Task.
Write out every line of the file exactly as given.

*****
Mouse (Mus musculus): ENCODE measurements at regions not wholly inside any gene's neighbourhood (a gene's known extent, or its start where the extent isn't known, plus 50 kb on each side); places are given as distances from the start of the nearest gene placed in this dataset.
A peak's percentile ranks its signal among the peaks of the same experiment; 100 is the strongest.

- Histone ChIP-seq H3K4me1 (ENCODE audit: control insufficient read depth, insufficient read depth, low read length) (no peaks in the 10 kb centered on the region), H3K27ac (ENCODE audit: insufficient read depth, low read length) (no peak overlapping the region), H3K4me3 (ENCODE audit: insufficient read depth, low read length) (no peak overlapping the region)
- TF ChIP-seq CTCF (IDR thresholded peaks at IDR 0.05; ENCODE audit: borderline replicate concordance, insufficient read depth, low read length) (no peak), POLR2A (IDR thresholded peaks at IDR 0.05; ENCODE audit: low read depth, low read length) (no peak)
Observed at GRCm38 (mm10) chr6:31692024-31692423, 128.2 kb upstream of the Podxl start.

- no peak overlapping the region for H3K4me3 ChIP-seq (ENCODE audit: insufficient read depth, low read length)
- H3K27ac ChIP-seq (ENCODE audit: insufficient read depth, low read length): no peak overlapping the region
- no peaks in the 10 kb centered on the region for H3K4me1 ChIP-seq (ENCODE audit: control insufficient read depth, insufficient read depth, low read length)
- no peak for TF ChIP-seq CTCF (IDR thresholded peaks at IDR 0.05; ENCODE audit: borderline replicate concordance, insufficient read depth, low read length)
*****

Mouse (Mus musculus): ENCODE measurements at regions not wholly inside any gene's neighbourhood (a gene's known extent, or its start where the extent isn't known, plus 50 kb on each side); places are given as distances from the start of the nearest gene placed in this dataset.
A peak's percentile ranks its signal among the peaks of the same experiment; 100 is the strongest.

- Histone ChIP-seq H3K4me1 (ENCODE audit: control insufficient read depth, insufficient read depth, low read length) (no peaks in the 10 kb centered on the region), H3K27ac (ENCODE audit: insufficient read depth, low read length) (no peak overlapping the region), H3K4me3 (ENCODE audit: insufficient read depth, low read length) (no peak overlapping the region)
- TF ChIP-seq CTCF (IDR thresholded peaks at IDR 0.05; ENCODE audit: borderline replicate concordance, insufficient read depth, low read length) (no peak), POLR2A (IDR thresholded peaks at IDR 0.05; ENCODE audit: low read depth, low read length) (no peak)
Observed at GRCm38 (mm10) chr6:31692024-31692423, 128.2 kb upstream of the Podxl start.

- no peak overlapping the region for H3K4me3 ChIP-seq (ENCODE audit: insufficient read depth, low read length)
- H3K27ac ChIP-seq (ENCODE audit: insufficient read depth, low read length): no peak overlapping the region
- no peaks in the 10 kb centered on the region for H3K4me1 ChIP-seq (ENCODE audit: control insufficient read depth, insufficient read depth, low read length)
- no peak for TF ChIP-seq CTCF (IDR thresholded peaks at IDR 0.05; ENCODE audit: borderline replicate concordance, insufficient read depth, low read length)